Panel Says U.S. Needs to Show Long-Term Commitment to Iraq

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The Bush administration should demonstrate America's long-term commitment to Iraq by announcing a multiyear, multibillion dollar reconstruction program, a panel of prominent scholars, former officials and business leaders said in a report released Wednesday.

The task force's recommendations come as congressional Democrats stepped up pressure on the Bush administration Tuesday to provide estimates for rebuilding Iraq -- something analysts say could cost tens of billions of dollars.

Senate Democratic Leader Tom Daschle, said Democrats would introduce a measure this week calling for no additional tax cuts or additional spending until the costs of the war are known.

"How in the world can we agree to a budget if we're going to be off by hundreds of billions of dollars because of the war," Daschle told reporters.

The Pentagon has said any estimates offered now would be meaningless because of uncertainties about how long the war would last, how fierce resistance would be, what international support would be available.

Pentagon officials have begun offering details of their vision of a post-Saddam Iraq. On Tuesday, Pentagon officials said the United States would put Iraqi soldiers to work rebuilding the country and pay to keep Iraq's civilian government bureaucracy running. They would hope to turn over control to an interim Iraqi government within months.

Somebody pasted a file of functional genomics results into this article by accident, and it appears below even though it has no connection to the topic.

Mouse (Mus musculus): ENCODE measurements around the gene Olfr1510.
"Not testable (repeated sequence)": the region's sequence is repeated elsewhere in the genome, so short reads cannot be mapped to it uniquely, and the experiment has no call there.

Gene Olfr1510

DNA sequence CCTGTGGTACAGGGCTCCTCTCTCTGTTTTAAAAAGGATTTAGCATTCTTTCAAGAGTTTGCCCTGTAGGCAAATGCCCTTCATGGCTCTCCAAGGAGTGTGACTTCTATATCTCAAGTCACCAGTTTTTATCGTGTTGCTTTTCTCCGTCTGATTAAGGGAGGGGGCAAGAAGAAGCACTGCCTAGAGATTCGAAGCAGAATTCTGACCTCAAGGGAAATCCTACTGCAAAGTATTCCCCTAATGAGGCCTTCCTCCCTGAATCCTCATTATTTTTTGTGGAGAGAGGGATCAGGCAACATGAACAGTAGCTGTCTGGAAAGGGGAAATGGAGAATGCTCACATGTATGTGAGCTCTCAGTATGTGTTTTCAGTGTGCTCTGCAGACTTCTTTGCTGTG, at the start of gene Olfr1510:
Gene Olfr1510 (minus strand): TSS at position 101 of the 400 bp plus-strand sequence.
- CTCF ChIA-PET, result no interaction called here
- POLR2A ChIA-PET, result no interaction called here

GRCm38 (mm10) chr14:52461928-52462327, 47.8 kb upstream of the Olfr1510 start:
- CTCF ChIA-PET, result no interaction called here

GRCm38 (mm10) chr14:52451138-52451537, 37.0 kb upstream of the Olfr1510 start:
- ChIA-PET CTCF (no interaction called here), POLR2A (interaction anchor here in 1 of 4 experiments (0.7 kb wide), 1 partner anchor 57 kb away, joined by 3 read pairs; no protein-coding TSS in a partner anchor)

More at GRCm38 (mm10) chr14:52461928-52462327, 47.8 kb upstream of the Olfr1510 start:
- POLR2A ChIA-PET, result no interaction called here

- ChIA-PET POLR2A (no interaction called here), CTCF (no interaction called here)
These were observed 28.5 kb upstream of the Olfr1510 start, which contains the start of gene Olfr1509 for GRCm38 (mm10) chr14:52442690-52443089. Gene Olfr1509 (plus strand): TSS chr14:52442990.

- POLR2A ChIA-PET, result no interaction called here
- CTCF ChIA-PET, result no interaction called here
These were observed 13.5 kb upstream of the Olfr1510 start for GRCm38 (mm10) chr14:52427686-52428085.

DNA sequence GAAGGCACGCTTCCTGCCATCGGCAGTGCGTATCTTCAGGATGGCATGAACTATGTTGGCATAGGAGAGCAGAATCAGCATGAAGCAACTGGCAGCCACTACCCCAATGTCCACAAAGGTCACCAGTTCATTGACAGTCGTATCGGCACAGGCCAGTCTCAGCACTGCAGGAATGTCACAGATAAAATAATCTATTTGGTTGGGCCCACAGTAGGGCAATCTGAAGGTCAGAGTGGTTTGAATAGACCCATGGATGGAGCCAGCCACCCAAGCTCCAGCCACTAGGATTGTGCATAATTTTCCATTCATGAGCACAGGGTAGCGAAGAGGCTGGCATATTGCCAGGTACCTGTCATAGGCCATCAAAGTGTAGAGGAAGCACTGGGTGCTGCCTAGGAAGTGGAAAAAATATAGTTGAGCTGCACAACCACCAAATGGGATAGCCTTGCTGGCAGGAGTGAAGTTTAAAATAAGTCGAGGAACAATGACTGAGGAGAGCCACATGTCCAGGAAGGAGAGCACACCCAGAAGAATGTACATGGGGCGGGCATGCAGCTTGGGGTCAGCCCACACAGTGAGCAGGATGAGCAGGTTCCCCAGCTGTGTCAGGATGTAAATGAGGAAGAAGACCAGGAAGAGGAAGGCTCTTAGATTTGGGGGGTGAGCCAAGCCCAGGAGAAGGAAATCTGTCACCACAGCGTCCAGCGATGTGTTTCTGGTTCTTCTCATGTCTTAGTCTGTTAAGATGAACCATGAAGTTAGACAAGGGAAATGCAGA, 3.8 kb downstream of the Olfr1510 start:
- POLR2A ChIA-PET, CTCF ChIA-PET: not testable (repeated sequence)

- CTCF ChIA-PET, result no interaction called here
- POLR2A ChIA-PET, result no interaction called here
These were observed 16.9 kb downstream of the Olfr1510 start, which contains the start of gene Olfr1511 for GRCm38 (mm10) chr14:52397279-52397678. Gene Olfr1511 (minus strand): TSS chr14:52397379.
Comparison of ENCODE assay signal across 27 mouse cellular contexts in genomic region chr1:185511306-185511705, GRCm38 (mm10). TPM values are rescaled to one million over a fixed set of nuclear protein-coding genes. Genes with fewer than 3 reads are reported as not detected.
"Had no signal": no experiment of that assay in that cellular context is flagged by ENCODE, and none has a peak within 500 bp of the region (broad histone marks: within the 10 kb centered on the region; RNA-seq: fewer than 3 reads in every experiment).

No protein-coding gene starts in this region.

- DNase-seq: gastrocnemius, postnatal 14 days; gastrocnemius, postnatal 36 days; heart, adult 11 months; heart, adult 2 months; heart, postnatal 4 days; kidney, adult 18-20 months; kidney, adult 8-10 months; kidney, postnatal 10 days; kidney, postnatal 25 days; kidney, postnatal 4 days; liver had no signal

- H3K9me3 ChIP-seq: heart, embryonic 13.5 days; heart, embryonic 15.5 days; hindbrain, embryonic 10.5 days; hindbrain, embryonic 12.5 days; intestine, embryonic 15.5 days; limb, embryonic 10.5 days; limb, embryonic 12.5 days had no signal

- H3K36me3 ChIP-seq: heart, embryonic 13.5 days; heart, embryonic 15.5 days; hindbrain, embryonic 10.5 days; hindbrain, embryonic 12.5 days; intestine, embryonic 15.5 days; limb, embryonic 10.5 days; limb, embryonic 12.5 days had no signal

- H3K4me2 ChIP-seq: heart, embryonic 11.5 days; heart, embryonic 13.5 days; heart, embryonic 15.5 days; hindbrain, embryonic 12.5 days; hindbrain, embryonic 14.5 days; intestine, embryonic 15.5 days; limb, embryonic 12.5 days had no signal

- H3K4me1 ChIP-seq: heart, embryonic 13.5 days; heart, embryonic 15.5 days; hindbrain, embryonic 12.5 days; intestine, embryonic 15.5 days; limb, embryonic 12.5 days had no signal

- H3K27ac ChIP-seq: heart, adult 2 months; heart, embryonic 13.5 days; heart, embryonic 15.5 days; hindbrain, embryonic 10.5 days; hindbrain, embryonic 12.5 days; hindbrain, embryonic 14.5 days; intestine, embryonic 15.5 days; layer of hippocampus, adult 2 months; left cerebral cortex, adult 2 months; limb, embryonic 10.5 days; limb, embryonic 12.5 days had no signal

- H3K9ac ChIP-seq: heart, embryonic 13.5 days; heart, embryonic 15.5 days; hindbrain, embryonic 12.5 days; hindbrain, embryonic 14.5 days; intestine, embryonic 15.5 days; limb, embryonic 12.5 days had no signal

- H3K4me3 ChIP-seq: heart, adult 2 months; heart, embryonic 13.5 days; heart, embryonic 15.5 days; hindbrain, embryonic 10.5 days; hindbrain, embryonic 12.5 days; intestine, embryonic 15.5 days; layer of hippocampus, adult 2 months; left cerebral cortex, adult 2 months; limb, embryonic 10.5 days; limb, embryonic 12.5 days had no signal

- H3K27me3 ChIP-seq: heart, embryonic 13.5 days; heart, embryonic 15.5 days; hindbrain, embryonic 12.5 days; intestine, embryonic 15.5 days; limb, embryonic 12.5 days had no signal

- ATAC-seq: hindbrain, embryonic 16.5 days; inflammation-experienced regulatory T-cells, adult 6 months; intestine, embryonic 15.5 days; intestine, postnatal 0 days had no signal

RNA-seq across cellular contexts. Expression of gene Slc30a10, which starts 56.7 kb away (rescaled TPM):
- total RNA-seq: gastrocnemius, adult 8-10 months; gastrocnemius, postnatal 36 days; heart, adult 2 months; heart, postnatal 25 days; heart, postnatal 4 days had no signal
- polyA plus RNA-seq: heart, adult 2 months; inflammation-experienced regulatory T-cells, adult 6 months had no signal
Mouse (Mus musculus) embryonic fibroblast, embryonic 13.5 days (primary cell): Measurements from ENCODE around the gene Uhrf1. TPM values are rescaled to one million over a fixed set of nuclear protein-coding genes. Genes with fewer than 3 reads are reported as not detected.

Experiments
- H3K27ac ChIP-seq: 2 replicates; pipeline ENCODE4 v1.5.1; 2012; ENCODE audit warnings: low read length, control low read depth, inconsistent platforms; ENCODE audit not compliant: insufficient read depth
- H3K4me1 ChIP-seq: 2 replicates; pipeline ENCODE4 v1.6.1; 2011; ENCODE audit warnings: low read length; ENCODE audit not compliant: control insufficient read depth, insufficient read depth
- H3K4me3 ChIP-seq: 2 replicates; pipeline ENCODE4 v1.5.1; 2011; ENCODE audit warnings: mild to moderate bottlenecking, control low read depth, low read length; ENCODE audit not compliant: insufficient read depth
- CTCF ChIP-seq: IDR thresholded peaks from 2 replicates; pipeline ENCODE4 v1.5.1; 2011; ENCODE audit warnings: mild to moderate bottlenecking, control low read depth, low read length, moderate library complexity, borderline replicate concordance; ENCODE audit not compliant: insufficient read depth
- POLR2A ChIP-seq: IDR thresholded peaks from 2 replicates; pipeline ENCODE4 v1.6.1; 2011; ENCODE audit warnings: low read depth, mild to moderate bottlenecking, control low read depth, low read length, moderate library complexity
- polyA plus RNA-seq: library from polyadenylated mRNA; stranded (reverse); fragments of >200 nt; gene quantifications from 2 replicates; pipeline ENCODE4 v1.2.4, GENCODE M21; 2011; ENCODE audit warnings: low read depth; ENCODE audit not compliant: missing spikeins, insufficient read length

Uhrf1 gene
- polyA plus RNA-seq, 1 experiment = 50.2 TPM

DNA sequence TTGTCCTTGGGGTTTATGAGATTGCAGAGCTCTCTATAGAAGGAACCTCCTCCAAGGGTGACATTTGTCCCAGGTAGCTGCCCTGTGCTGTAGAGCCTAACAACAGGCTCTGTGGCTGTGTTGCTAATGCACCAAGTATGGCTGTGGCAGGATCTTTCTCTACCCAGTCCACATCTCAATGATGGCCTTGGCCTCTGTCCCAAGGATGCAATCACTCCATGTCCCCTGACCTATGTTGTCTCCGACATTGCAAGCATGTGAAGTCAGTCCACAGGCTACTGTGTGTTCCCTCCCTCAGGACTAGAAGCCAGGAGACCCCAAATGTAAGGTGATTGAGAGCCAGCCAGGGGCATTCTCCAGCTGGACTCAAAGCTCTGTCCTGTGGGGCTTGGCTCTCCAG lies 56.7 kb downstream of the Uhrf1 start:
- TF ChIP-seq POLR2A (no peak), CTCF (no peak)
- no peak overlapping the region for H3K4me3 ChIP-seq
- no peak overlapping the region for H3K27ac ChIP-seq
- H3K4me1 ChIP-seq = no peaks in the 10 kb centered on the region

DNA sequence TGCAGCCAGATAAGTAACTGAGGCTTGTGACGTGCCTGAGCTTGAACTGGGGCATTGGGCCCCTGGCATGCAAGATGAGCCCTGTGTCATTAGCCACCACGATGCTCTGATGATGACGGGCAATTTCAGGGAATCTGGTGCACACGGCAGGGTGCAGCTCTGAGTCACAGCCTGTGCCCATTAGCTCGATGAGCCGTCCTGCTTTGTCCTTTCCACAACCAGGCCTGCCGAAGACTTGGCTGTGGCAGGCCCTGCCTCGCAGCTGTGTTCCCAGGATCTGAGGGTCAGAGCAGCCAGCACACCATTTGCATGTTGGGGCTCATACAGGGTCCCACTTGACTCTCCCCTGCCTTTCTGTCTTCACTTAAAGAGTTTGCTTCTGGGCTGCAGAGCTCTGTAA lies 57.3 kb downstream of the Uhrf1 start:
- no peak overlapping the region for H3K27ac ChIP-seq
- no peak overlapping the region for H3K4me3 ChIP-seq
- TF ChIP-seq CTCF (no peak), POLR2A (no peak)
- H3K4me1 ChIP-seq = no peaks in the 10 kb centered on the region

In its report, the Independent Task Force on Post-Conflict Iraq said U.S. goals should include eliminating weapons of mass destruction, ending Iraqi contacts with terrorist organizations, ensuring the country's territorial integrity and building democratic institutions.

"In Iraq -- where U.S. efforts will inevitably involve uncertainty, trial and error, and uneven progress -- U.S. success will depend on America's determination to stay the course," it said.

The panel, sponsored by the Council on Foreign Relations, was headed by James Schlesinger, who held Cabinet positions in the Nixon, Ford and Carter administrations, and Thomas Pickering, a former top State Department official.

It estimated that the United States could have to spend $20 billion a year for several years for a postwar force. It would need an additional $2.5 billion for reconstruction and $500 million for humanitarian aid. Aid groups say the United States has provided less than $1 million in humanitarian aid so far.

The panel also said the United States should deploy forces to provide security and humanitarian aid, work closely with other nations and international organizations in rebuilding Iraq, and ensure that Iraqis play key roles in the administration of public institutions.

While Iraqis should control the country's oil, U.S. officials should try to ensure that oil revenues benefit the people of Iraq, it said.

A Pentagon official, speaking on condition he not be identified, said the United States expects the oil industry would continue to be overseen by the officials of the United Nations who now run the oil-for-food program under the U.N. sanctions regime.

At a Senate Foreign Relations Committee hearing Tuesday, the director of the Security Policy Studies Program at George Washington University, said assistance from other nations will be essential given the enormous postwar costs.

He said an occupying force could cost $12 billion to $48 billion in the first year alone, with another $3.5 billion in humanitarian assistance needed in the first year.

In addition, $30 billion to $100 billion could be needed in the next five to 10 years for rebuilding Iraq, plus $12 billion over five years for establishing an Iraqi government.

"The numbers I have offered you are beyond our capacity to do all alone," he said.

Defense Secretary Donald H. Rumsfeld said the money to administer Iraq after a war could come not only from the United States but also from seized Iraqi assets, the oil-for-food sanctions program and donations from other countries.

"It's not as if the country is destitute," Rumsfeld said.